We will never forget 9/11. And we continue to wait for 9/12.
This recent ad on the NYC Subway caught my attention. I grew up riding the L.I.R.R. between Manhattan and my home town of Valley Stream on the south shore. Far Rockaway is the eastern terminus of my line, and where I suspect many LIRR and Subway riders over the years have found themselves after a little in-transit catnap. So to me, this McDonald’s ad is pretty funny. Residents of Far Rockaway didn’t see the humor and demanded that the ad be pulled. Mickey D’s gave in. I still find the ad funny.
Hey, is it just me, or does anyone else think there are far too many McDonald’s ads on mass transit? I’ll have to do a post on that.
The latest subway performance making the rounds actually has a tech-angle. A band known as Atomic Tom recently staged an “impromptu” show on the B train, but played one of their songs using only iPhones. The video was uploaded to YouTube and has since logged more than 633K views.
One of the wonderful things about living in New York City for an artist is having the opportunity to share your work with any number of people at a moment’s notice. No matter the time of day, whether you’re in the park, strolling along the sidewalk or traveling via mass transit, there’s always someone around, always a captive audience…
The West Village artist behind these subway etiquette signs, Jason Shelowitz (aka jayshells ), is being embraced by the masses for his good deed/public art project. He’s created around 400 of the posters, all calling out straphanger’s on their unsavory underground habits. So far only 50 are up, and the NY Post notes that he used double-sided tape that won’t leave a mess once the sign is removed (he is the etiquette artist after all!).
Yet another reason to bring back the Rochester Subway… We’re missing out on No Pants Day! Hundreds of New Yorkers stripped down to their skivvies on Sunday for the ninth annual No Pants Subway Ride. The event, organized by a Guerilla group called Improv Everywhere, has grown from 7 or 8 people riding the NY Subway in 2002 to over 3,000 people taking part in 44 cities and 16 countries around the world.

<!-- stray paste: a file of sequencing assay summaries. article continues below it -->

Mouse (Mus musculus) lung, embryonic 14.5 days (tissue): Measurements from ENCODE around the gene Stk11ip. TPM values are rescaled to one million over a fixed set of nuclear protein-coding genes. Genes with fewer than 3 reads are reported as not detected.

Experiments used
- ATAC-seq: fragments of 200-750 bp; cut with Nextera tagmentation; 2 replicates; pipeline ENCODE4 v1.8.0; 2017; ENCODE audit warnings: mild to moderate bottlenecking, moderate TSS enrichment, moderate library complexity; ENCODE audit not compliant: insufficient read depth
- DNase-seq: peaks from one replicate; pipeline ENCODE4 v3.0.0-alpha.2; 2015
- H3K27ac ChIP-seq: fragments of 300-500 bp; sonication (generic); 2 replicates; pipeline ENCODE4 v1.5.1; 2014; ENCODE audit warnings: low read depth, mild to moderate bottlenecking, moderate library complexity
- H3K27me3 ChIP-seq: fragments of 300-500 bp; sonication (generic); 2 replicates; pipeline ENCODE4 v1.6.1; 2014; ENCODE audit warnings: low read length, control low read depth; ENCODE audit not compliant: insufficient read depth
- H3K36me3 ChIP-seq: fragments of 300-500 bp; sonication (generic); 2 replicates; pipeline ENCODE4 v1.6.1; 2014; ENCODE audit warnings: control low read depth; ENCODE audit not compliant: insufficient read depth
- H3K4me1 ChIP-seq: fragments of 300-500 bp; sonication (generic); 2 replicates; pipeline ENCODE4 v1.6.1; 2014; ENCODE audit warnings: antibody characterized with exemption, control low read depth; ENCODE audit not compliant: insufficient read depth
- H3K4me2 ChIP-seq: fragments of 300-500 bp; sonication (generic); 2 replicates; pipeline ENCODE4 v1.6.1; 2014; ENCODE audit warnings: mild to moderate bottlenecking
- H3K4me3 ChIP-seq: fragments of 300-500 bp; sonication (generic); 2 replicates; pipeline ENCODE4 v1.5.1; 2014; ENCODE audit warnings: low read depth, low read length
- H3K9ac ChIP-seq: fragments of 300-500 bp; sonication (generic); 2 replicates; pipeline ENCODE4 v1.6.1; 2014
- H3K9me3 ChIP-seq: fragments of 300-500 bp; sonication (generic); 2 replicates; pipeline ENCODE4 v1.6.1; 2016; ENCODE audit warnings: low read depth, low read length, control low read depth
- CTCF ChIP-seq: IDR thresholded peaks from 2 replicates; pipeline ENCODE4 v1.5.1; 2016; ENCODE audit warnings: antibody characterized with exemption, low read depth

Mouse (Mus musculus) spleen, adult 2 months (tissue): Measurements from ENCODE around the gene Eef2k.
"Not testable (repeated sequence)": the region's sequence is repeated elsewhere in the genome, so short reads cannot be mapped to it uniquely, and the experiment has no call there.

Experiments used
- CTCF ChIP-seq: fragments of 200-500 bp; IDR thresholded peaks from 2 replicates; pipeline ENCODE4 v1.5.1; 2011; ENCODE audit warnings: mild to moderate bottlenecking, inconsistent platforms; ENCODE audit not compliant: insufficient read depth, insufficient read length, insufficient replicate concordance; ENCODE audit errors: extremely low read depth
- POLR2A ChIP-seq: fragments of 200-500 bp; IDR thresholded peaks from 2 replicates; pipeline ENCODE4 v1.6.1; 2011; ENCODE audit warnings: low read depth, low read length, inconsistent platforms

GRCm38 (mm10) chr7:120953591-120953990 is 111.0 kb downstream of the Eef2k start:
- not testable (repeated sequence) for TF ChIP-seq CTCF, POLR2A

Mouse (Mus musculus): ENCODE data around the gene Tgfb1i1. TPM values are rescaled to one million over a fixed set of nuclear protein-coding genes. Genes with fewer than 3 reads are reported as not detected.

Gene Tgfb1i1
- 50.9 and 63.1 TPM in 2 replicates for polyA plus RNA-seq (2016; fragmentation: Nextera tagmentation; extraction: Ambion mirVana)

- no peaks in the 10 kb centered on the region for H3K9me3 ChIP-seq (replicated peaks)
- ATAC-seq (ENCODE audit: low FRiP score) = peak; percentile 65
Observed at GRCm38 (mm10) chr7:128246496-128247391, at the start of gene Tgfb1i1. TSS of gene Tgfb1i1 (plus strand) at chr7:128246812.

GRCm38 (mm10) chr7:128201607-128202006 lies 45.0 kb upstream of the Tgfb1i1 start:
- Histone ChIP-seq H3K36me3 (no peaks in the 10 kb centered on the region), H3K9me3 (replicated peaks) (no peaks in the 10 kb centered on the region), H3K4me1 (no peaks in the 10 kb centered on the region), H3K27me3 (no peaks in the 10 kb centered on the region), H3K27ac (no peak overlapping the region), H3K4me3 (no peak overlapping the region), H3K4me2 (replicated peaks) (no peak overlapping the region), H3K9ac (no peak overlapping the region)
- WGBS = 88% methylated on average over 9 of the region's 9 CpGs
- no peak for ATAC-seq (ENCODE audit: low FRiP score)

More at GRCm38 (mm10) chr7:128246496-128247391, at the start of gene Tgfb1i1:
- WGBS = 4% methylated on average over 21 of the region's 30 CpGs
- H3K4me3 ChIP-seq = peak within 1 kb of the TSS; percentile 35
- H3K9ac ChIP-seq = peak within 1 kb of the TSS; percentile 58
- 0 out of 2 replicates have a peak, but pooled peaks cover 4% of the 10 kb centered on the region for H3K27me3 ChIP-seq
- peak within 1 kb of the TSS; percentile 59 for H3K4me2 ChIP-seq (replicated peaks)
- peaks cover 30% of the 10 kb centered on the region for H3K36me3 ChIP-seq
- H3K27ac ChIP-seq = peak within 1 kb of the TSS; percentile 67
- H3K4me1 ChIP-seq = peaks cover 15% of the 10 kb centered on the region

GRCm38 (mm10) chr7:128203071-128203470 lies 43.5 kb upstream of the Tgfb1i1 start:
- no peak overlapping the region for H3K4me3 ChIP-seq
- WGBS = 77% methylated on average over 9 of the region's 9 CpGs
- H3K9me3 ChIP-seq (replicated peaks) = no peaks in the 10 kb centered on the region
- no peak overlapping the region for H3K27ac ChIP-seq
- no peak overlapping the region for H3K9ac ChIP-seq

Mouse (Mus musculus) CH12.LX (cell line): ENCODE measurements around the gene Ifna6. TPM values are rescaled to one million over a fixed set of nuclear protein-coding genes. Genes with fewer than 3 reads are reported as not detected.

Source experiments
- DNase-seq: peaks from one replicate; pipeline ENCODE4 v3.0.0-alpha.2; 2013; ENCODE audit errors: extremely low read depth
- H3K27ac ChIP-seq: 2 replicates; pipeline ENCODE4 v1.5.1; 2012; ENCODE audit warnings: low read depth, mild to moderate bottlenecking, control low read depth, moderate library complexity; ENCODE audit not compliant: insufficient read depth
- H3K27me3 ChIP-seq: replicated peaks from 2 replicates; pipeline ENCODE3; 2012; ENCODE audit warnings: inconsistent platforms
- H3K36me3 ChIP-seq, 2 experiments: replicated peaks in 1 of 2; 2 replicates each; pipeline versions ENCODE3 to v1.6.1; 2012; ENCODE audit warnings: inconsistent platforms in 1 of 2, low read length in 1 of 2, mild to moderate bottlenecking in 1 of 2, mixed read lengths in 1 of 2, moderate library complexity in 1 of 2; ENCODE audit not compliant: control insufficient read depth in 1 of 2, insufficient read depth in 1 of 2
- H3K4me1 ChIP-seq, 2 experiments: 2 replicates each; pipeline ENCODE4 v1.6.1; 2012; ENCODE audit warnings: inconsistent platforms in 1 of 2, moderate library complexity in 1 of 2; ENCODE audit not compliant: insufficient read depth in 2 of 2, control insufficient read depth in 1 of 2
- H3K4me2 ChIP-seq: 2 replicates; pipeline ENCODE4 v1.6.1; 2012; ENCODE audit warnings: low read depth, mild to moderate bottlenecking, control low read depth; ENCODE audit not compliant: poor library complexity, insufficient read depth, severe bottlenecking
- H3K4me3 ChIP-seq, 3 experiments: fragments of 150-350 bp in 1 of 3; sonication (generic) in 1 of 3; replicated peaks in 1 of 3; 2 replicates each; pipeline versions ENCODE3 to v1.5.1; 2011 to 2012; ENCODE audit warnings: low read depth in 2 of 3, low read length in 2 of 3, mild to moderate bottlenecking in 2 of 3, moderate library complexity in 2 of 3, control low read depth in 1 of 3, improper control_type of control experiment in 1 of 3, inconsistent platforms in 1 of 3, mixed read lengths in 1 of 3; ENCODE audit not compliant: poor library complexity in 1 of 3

Until now I’ve tried to keep the subway stories I post limited to those out of the abandoned Rochester Subway. But recently there have been a rash of great stories from the underground I’ve just had to share. There was the drunken lady who fell onto the tracks in the Boston Subway. Then the unfortunate murder on the “D” train in Manhattan. And here’s another one. We’ve all heard stories of people living in New York’s subway tunnels. And you might immediately conjure up an image in your head of what such a person would look like. But how about a mild mannered 13 year old boy? Watch the video…
After the Erie Canal was rerouted south of downtown Rochester, the Rochester
Industrial & Rapid Transit Railway (the subway) was built in
its place as a link between the five different railroads and interurban trolley
lines that served the Rochester area. As the industrial landscape of Rochester
changed, and highways replaced the railroads, the Rochester subway gradually
became a relic of a bygone era. In 1956 the subway was abandoned and much of
its route was converted into Interstate 490 built to connect Rochester
with the New York State Thruway (I-90). Read more about the history of the Rochester Subway.
RochesterSubway.com exists to help spark
public dialogue around how we can better connect the neighborhoods of Rochester
NY, surrounding communities, and their cultural offerings. Rochesters
future is written in her past. Let's rediscover it.